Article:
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Katheryn Winnick shares secrets from Season 4

TORONTO SUN – It gives new meaning to the director yelling, “Cut!”

 

Do not plot against Lagertha. It will end painfully for you, especially if you’re a male.

 

Lagertha, played by Katheryn Winnick, already has had, shall we say, an “active” season on Vikings, which airs Thursdays on History.

 

“Well, Lagertha has been betrayed a lot,” Winnick said.

 

I won’t talk about things that haven’t aired yet, but I’ll issue a SPOILER ALERT here, in case you don’t want to know anything about Season 4, which currently is in progress.

 

In the very first episode of the season, Lagertha dealt with an uprising against her earldom in a way that would get any man’s attention.

 

She, um, cut off the ringleader’s genitals. Ouch.

 

“That was definitely a hoot to shoot, although I couldn’t keep a straight face,” Winnick recalled.

 

“It was hilarious, because the makeup department worked with the prosthetic department to come up with a different product, or different body parts, and different sizes, and I just couldn’t keep a straight face, with all the extras standing there.

 

“I don’t know how much of it was shown on TV, probably none of it because it’s History, but we definitely were dying of laughter because it was just too funny. I even was talking to our head medic there, just kind of going, ‘What kind of manoeuvre would it be to make this happen?’ You’re trying to have a serious conversation about that, while holding different prosthetics.”

 

If that weren’t enough, in last week’s episode, Lagertha’s wedding to the duplicitous Kalf (Ben Robson) didn’t end so well for the latter. As Lagertha and Kalf kissed, she pulled out a knife and stabbed him to death.

 

Thus concluded a fascinating relationship, in which both Lagertha and Kalf thought they were smarter than the other, but only one of them could be right.

 

“I don’t think Lagertha really ever trusted Kalf,” Winnick said. “She was always two steps ahead.”

 

The things Lagertha has been forced to do this season to maintain her power got me thinking about how, in modern times, we probably remember certain aspects of history incorrectly.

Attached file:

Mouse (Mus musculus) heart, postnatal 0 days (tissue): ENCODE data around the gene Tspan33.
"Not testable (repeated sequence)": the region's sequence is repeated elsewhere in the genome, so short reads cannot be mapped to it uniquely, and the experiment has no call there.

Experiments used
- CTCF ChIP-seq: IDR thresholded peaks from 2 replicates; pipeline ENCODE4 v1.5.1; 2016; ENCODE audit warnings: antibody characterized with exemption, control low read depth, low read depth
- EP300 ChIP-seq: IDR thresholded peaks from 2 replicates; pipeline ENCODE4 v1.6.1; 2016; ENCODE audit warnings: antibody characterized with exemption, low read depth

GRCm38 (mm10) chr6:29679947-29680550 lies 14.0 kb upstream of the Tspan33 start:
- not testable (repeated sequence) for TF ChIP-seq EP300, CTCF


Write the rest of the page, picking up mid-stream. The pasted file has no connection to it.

We think of rulers in the past as having absolute authority. But people basically were the same today as they were a thousand years ago.

 

So the split-second that Lagertha, or Ragnar (Travis Fimmel), or Rollo (Clive Standen), or Ecbert (Linus Roache) turn their backs, people are talking smack and trying to organize against them. The vigilance required to keep on top of your kingdom or earldom would have been exhausting. You know the old saying: When everybody really is out to get you, paranoia is just good thinking.

 

“I know, everybody has their own motives, it’s crazy, there’s always drama,” Winnick said. “And you can always relate to it.

 

“Yes, it’s a show about Vikings, but these situations, whether it’s jealousy or betrayal or trying to take someone else’s power, it’s something that is relevant to this day. People still get jealous.

 

“So that’s why it’s a worldwide hit, people can relate to it and say, ‘I can see why she would react like that when she has been betrayed.’ Maybe not as far as chopping off someone’s genitals. We can’t get off this topic.”

 

Winnick stressed, however, that the only reason the violence means anything in Vikings is that Michael Hirst writes the characters and the stories in a way that makes you care.

 

“Without the stories, without the character drama, the action wouldn’t be that important,” Winnick said.

 

“I don’t want people to get the wrong impression of what Vikings is about, by just seeing it as a violent show. It’s a very smart, rich show where you’re getting a whole world that you hadn’t seen before. It’s not just the battles.

 

“Scenes are never about just one thing. That’s what makes good drama and good television.”

 

Nonetheless, I still don’t want to make Katheryn Winnick mad, just to be safe.

 

As she put it, “I’m glad, you being a male, that you’re laughing with me.”

 

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